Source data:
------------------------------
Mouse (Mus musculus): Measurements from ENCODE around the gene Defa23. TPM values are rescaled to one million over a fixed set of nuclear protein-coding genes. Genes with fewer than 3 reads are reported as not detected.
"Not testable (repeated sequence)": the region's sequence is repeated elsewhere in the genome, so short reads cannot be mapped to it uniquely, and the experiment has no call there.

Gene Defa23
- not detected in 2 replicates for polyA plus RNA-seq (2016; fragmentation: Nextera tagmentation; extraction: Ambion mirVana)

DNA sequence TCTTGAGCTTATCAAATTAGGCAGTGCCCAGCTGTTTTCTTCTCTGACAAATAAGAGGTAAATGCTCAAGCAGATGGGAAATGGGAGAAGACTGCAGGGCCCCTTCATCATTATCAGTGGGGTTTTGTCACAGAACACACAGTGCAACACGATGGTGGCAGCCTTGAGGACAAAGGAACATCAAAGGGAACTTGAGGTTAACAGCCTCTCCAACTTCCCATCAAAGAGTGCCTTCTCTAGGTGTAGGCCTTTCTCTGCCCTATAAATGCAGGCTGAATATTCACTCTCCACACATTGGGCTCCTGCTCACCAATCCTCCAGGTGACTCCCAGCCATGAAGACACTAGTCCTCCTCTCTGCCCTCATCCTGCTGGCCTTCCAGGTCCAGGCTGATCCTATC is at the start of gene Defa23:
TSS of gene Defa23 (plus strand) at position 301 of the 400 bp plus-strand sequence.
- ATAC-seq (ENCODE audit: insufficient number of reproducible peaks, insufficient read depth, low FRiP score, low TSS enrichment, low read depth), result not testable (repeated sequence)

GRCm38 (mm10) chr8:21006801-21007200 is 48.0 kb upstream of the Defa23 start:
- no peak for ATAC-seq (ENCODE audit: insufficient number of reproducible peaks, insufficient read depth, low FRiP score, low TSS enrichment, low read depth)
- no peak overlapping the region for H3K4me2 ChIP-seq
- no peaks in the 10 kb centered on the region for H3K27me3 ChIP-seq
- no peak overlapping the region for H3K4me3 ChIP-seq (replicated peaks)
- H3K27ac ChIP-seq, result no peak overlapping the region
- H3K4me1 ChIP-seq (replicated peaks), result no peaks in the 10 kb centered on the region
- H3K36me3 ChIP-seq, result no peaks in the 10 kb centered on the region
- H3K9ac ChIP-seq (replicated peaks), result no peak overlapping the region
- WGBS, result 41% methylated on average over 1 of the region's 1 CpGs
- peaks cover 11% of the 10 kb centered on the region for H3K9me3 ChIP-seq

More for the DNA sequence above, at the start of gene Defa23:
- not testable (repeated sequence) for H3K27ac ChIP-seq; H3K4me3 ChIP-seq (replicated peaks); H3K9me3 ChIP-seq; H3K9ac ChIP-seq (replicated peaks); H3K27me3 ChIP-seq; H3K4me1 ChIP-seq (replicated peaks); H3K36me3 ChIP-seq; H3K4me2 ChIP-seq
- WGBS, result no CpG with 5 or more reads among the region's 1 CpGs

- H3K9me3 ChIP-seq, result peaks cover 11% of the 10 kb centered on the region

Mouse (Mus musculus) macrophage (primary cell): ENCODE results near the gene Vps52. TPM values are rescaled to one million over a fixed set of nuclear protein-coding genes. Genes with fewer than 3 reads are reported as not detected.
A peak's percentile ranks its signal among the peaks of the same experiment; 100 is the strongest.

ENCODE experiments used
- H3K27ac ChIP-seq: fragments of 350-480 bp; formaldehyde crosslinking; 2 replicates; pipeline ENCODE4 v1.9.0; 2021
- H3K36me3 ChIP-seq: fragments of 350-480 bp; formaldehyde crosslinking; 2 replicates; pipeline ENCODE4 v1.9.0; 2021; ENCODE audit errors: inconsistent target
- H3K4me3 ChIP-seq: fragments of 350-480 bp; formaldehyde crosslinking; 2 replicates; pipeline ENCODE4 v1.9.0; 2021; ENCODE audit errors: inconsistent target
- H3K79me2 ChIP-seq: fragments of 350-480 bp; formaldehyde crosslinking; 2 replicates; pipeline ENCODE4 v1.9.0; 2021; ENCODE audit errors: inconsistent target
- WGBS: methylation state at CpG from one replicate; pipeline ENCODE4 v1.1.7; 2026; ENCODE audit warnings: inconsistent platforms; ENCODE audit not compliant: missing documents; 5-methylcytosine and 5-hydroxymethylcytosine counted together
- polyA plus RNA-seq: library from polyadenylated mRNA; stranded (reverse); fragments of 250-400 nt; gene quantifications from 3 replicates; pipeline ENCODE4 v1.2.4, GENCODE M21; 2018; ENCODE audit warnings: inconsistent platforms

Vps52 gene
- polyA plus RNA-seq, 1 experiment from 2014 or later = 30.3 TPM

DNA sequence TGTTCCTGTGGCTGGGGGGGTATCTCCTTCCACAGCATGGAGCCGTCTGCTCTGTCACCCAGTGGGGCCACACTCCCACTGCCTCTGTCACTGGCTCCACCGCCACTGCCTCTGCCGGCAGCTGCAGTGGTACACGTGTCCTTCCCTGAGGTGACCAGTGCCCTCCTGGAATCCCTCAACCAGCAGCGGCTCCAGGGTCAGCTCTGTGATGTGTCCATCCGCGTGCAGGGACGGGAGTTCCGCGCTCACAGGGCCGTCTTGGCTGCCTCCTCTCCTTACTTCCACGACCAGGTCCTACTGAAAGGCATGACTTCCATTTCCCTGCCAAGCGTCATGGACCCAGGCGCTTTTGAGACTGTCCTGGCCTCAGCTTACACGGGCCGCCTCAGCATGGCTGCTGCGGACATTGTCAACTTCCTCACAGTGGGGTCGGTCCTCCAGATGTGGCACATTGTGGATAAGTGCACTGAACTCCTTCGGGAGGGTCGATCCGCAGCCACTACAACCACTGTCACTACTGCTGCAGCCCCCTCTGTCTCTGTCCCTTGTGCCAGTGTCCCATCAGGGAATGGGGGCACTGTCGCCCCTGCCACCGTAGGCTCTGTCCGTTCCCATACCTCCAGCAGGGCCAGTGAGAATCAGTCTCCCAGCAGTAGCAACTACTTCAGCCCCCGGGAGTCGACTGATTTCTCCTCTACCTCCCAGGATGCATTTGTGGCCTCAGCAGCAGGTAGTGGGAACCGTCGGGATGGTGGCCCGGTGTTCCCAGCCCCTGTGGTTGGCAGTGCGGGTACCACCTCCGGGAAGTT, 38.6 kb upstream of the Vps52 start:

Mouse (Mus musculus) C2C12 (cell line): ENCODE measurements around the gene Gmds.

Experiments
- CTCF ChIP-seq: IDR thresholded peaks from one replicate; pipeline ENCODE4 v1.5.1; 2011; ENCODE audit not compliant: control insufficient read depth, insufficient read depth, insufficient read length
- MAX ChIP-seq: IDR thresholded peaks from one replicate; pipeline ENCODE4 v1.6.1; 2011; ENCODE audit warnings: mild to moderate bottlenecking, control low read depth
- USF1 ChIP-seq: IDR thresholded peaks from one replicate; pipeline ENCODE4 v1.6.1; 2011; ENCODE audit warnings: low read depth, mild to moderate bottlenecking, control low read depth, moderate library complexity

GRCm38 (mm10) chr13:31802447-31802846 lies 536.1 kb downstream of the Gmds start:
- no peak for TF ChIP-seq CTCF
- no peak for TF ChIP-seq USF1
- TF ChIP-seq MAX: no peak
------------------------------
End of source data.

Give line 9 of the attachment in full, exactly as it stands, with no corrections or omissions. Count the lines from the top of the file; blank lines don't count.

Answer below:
- no peak for ATAC-seq (ENCODE audit: insufficient number of reproducible peaks, insufficient read depth, low FRiP score, low TSS enrichment, low read depth)